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Fortysomething, photographer slacker, working in IT, living in Greenwich; failed polymath; drinks and eats too much, reads too little...

The Strange Affair of Spring Heeled Jack - Mark Hodder [a:Mark Hodder|3222611|Mark Hodder|http://d.gr-assets.com/authors/1315597718p2/3222611.jpg]'s debut novel, [b:The Strange Affair of Spring Heeled Jack|7293120|The Strange Affair of Spring Heeled Jack (Burton & Swinburne, #1)|Mark Hodder|http://d.gr-assets.com/books/1327931939s/7293120.jpg|8590363], or should that be Spring-Heeled Jack? The front cover says hyphenated, the inside says not. The page headers suggest hyphenated again, but the actual text contradicts. Obviously, this confusion isn't really a big enough deal to spoil my appreciation of the novel, but it's certainly something to ponder while reading. Luckily, the book is engrossing enough that for most of it, thoughts of hyphenation almost totally left my mind. The first in a trilogy, Hodder brings us a tale of mystery in a post-Victorian steampunk world. Something has happened to change history, Queen Victoria has been assassinated, and we're into an Albertian society instead. All the Victorian greats are here, although with their own little twists: Richard Burton (not the actor) is our detective hero, there doesn't seem to be any end to this man's talents – fencing, exploring, speaks dozens of languages, good at dressing up and now special agent for the King; Algy Swinburne is our poet sidekick – daring, over-excitable and an algolagniac (a condition where his body interprets pain as sexual pleasure); Isambard Kingdom Brunel has started a society of Technologists – pushing the advancement of technology with no constraints who have invented steam powered penny farthings and rotorships amongst other things; Florence Nightingale is the leader of the Eugenicists – giving us wolfmen, brain transplants and human-panther hybrids; Charles Darwin is the brains – in fact he has two brains thanks to Florence. There's no useful idea-stone left unturned in this novel, it's all here jammed in together. Along with time-travel, swearing parakeets, a secret union of chimney sweeps and even little Oscar Wilde the newspaper boy is enjoyable (if a little unnecessary maybe bearing in mind how much other stuff is already crammed in this novel).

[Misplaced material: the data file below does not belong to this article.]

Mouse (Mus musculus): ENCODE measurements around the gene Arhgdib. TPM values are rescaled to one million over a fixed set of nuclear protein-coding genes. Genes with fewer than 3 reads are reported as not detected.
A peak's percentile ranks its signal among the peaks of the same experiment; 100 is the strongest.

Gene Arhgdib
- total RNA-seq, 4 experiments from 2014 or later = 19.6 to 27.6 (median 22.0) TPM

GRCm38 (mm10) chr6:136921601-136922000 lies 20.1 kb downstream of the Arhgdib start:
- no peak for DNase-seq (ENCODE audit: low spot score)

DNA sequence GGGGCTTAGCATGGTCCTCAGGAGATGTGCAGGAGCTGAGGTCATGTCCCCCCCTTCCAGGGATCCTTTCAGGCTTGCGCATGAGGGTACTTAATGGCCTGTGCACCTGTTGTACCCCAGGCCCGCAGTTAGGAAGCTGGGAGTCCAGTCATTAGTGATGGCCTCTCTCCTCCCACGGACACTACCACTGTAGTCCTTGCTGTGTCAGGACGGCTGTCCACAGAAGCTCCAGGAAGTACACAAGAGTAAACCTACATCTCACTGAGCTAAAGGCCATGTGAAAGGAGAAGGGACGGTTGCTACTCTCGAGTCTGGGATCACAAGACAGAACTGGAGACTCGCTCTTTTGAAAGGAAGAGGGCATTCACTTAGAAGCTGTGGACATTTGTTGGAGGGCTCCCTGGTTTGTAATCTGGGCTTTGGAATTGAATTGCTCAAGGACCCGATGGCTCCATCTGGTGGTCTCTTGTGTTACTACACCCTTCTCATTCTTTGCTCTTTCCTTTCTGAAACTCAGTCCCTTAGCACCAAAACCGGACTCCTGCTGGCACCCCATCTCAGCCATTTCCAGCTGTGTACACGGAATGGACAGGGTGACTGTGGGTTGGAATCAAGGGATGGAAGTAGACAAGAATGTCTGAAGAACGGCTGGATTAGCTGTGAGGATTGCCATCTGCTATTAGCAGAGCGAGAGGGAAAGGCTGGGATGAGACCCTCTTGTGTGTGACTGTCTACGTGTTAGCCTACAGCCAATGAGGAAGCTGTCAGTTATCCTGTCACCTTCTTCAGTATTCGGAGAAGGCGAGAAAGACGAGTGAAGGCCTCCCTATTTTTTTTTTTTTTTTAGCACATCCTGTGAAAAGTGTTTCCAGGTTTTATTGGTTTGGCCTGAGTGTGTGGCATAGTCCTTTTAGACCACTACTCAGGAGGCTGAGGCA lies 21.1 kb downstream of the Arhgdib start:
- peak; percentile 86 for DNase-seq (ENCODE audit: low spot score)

Burton has been engaged by the King and Lord Palmerston, the Prime Minister, to investigate the wolfmen sightings (they are abducting the chimney sweeps) in the east-end as a sort of a detective without portfolio. After suffering a confusing attack by Spring-Heeled Jack himself the two cases eventually (and obviously) become one. The level of research throughout this novel just adds to the enjoyment – details from all the characters 'real' lives are incorporated – even the period bogeyman, Spring-Heeled Jack, is built into the story. Each character has layers built over the top of that reality as they adapt to the new timeline. The Libertines, Rakes, Technologists and Eugenicists all spring forth from one changed event in the past and carve their way into the new future.

The only minor flaws were some awkward chapter transitions. Chapter 13 didn't make sense to me immediately as it appeared to jolt back in time and cover the same ground as the previous chapter. Initially I thought they'd printed the chapters in the wrong order, but after forging on and some frantic page-flipping-back I realised that it was a slightly awkwardly done literary device. Half way through the book, the point-of-view completely switches to that of the eponymous villain Spring-Heeled Jack himself in Part Two. We find out who he is, where he came from and what he's trying to achieve. Initially it felt a little forced, an attempt to avoid the cliched exposition from the villain to the hero (or victim) just before he's beaten, that detective fiction so often suffers from. I wasn't sure about it at first, but actually it made sense as there's just too much story for Jack to get through any other way and provides a much more sympathetic insight into Jack that exposition ever could.

The book was an unexpected gift for Christmas last year from the missus, bought on the basis of one of those little bookshop recommendation cards. Proof, if it were needed, that bookshops do have a use and sometimes those unexpected recommendations can turn out to be gems.